Friday, October 22, 2010

Overselling Yourself

On the heels of my conundrum yesterday, a trailing thought, lost in a daydream, walked right into the front of my head. Has that ever happened to you? It didn’t hurt, don’t worry about me. And the thought is in good shape as well. Some of us are fortunate enough to play WoW and other games with their RL friends. Together they can form groups, raids, guilds, activities, premades, whatever. Others come in solo, but are able to latch on to guilds, sometimes for better other times for worse.

Then sometimes we require, or at the very least desire, change. For those who raid seriously or who PvP seriously, there is often a process whereby they are accepted into a new guild. It’s called an application process. Although I’ve never gone through it personally, I believe that applications are used by high-end guilds and not your average, ordinary, everyday, run-of-the-mill raiding/PvP guild. Classify it how you like, there are guilds that do and guilds that don’t.

In the real world we do similar actions when searching for a new job. There is usually some application process involved, followed by an interview, which results in either acceptance or rejection. When I was in college, I was taught that a great resume stood out from the rest. A potential employer will only look at for about 15 seconds or less. That’s it. That’s often how long you have to impress, to sell them on you as a candidate that they need to take a closer look at. So how does one accomplish that? I’m not going to give away my secrets (because my resume absolutely rocks the house). What I will say is that they need to be able to quickly see what you’re good at and what you achieved. Therefore, your information must be obvious.

With the need to impress, and the belief in many that they are capable of doing the job if only given the chance, some are led to exaggerate a little; some exaggerate a lot, although I’ve never been counted among those. They oversell themselves in the hopes that they can land the interview and then perform “well enough” to be considered for the job. If they don’t know something Mr. Exaggerate will say “just give it to me and I’ll get it done, sir.” While that may indeed work in some professions, it doesn’t work as well in a raid situation.

“Just throw me in the raid and I’ll DPS.”

Well of course you will, idiot, you’re a hunter. You are literally incapable of doing anything except DPS. Tell me something that will impress me, something to prove that you know what you are doing AND that you can do it better than the hunter I’ve got waiting in the sitting room flirting with the receptionist.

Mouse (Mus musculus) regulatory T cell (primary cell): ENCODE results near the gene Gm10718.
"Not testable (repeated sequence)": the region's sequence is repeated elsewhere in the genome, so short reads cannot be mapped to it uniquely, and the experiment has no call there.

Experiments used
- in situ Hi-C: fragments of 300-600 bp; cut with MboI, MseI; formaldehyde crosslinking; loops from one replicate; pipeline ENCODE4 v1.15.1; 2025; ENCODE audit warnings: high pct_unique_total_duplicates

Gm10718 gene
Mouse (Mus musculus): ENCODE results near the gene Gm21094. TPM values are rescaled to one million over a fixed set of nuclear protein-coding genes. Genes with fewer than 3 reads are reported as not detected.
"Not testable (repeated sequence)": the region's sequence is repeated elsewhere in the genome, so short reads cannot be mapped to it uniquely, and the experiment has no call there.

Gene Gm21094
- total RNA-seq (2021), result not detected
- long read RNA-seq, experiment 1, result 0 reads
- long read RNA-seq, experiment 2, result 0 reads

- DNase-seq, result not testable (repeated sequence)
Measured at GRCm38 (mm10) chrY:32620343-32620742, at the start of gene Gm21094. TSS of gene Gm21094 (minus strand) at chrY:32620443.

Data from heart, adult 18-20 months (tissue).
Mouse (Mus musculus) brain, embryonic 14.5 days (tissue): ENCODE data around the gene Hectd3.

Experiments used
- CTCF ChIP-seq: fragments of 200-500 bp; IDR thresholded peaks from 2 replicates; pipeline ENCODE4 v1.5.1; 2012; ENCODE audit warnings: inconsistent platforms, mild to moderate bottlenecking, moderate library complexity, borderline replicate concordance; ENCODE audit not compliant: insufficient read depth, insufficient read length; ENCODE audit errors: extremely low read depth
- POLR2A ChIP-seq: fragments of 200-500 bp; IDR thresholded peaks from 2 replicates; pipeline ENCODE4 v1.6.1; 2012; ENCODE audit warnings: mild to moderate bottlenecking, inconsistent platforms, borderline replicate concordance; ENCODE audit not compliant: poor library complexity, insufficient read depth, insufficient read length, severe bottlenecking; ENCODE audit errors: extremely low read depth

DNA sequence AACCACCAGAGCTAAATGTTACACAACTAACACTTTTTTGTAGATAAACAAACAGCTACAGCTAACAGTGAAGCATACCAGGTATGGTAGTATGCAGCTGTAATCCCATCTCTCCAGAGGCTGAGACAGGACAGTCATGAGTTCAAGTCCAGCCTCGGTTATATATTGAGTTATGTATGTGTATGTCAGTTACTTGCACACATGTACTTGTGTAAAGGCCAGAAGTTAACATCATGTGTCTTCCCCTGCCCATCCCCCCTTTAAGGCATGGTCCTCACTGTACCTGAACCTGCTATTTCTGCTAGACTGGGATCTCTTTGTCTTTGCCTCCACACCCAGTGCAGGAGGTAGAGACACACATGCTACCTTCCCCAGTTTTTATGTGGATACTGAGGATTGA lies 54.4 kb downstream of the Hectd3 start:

How would someone attempt to oversell themselves? They could make claims on their application of having reached certain damage output on a certain fight, but have no logs to back them up because their previous raid leader, in a fit of rage, deleted all the logs. How could the new guild verify the accuracy of the statement without taking that player for a trial run. But just like the “just give it to me and I’ll get it done, sir” guy, a trial run is what the person was seeking. This is an interview, in effect, a chance to prove himself. But in the attempt he opens himself up to ridicule if he doesn’t produce at the rate he claimed to. In the end, Mr. Exaggerate is rejected either because the guild had strict rules about presenting logs (which this guy could not), or was given the benefit of the doubt, offered a trial run, and performed miserably.

What happens when there is an interview process, and Mr. Exaggerate answers the questions but, according to the guild the answers are wrong. Out of desperation Mr. Exaggerate says that “according to all my theory-crafting, this has proven to be the optimal stat setup for my class/spec”. Once again, an oversell that’s difficult to prove. If Mr. Exaggerate doesn’t have the simulation data to present, it’s his word against the recruiting guild’s. And his attempt to oversell his knowledge is foiled once again.

The more I think about it, the more it seems that it’s incredibly difficult to oversell yourself to an organized, strict guild. Application processes tend, from what I’ve read, to challenge a player to prove his experience, skill and knowledge. Unable to do just that, the applicant won’t even get a sniff at a probationary period to prove himself.